Americans have a lifestyle that clearly depicts the pursuit of happiness. There is a belief that happiness can be achieved through wealth. The affiliation to money and happiness is the dream of many. Wealth acquisition takes a centre stage. All the same, this ideology is bound to fail amidst people staying together with different life ambitions. Thus, Americans are ever fighting to attain success in their self-centered ambitions. These goals and ambitions are very distinct to a particular person. These views are described by the American Dream. Well, in the play a Raisin in the Sun, Walter has been used by Hansberry to bring conflict and demonstrate the ravages of American Dream. Apparently, the rest of the family members seem to share a common goal although with different priorities. Walter is obsessed with money. He considers money to be part of his life. This is seen when Mama asks Walter, “Son, how come you talk so much about money” (1133).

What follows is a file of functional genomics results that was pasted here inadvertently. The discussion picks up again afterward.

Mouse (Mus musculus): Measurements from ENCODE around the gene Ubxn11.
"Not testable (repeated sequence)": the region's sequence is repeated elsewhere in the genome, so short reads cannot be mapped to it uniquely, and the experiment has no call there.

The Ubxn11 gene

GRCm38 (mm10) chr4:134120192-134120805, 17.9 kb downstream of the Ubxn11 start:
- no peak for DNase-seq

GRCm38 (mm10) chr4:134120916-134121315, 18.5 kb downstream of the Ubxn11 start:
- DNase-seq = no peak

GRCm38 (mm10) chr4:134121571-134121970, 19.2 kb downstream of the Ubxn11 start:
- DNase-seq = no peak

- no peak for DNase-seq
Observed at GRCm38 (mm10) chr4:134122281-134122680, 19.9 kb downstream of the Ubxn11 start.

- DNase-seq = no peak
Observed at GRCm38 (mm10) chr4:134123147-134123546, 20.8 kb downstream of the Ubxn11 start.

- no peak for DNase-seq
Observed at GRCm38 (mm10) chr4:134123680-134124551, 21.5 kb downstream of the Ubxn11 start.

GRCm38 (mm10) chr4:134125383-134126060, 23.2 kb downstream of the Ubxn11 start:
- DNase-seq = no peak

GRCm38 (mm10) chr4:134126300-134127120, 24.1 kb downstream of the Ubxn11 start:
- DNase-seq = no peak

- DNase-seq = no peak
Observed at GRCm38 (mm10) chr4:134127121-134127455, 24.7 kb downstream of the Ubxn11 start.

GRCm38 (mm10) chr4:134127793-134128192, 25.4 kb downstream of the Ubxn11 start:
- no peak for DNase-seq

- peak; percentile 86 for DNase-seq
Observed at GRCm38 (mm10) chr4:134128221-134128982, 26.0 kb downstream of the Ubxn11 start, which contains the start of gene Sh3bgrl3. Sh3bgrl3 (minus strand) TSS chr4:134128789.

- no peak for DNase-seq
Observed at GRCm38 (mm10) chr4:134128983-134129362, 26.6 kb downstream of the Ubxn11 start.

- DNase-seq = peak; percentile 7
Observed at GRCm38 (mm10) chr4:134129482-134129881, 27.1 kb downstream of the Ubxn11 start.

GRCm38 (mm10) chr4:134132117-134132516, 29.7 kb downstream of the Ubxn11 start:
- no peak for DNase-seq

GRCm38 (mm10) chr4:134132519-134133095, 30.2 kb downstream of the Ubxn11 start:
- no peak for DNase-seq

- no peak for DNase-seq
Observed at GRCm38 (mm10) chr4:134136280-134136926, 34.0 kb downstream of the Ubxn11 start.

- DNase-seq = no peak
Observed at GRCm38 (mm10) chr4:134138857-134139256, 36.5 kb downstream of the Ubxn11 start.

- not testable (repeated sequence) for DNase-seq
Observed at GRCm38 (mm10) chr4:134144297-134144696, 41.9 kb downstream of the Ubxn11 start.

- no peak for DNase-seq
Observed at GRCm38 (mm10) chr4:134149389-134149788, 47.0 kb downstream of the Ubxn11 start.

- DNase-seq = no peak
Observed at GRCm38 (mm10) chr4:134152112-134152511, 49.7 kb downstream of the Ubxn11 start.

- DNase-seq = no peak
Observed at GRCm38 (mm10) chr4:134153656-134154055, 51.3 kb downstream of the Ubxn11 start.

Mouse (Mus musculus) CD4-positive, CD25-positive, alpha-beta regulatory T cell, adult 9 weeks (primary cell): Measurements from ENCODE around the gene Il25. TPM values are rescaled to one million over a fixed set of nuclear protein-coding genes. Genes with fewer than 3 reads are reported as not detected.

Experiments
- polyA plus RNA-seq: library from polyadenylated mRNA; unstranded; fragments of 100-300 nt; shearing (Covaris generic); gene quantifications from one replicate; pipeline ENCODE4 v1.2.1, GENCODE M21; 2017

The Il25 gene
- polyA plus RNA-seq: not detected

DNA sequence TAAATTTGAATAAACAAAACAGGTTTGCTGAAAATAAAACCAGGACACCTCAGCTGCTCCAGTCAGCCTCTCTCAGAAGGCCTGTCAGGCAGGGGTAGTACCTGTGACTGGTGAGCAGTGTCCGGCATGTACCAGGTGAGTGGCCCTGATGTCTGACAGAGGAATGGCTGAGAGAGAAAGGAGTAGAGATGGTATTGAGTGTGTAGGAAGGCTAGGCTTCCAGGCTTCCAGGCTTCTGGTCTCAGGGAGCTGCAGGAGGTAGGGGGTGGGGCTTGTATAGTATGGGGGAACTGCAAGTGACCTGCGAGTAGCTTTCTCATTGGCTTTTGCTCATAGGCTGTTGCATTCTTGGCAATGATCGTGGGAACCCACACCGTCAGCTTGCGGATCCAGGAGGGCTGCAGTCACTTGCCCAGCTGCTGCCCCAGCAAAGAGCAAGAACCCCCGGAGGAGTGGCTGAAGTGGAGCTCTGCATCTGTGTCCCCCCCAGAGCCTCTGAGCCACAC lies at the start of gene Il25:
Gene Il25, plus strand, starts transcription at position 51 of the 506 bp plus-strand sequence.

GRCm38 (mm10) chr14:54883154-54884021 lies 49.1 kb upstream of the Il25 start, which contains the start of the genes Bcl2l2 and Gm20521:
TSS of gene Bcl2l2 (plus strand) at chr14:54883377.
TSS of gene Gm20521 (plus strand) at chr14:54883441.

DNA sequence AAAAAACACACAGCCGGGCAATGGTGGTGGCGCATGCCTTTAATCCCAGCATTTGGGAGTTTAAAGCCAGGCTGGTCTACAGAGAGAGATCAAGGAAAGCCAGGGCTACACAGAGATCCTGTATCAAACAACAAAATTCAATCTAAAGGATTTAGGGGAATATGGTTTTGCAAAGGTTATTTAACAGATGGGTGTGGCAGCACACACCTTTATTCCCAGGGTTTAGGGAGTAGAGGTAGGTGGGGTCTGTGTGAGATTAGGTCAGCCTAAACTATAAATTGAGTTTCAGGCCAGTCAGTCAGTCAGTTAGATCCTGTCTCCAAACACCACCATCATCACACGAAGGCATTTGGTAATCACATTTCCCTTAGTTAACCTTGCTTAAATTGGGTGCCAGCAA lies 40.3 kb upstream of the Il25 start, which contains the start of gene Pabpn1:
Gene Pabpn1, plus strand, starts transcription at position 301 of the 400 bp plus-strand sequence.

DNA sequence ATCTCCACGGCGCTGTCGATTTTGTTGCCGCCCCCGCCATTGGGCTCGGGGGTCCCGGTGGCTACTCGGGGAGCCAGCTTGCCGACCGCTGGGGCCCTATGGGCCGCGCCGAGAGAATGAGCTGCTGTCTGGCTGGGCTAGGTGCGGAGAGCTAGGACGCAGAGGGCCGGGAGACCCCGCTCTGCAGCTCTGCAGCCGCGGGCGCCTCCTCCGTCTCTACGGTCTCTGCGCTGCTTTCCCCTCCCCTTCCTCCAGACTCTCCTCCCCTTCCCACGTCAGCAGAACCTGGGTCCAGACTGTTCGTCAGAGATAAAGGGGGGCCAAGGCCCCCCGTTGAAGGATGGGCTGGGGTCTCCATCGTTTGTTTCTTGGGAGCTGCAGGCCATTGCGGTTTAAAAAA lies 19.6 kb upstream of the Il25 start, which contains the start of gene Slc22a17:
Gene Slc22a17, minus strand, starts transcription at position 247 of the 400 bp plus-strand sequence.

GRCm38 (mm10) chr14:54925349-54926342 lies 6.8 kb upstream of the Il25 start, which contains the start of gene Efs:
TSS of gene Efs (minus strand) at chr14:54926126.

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Walter is thus a sign of how the American dream can be destructive amidst controversy. This is especially in this case where the Youngers are overwhelmed in this situation of using the $10,000 from the life insurance policy of the deceased Mr. Younger. Walters’s ambitions bring conflict in the play. His move to invest the money in the liquor store shatters the dream of everyone in the family. A part of the money is lost in the process and the hope of living better lives is frustrated. Walter is a key indicator of the humiliation that can befall anyone for failure to achieve the American dream. The shattering of Walter’s dreams act as a lesson for him. He learns that money alone is not a contributor of wealth and happiness. It was a hard truth for him to know that pride and family does make one rich. In this play generally, Walter has been used to denounce the happiness of the American Dream. With this lesson, Walter becomes a man. True happiness then abounds in the end with the maturity that is seen in Walter.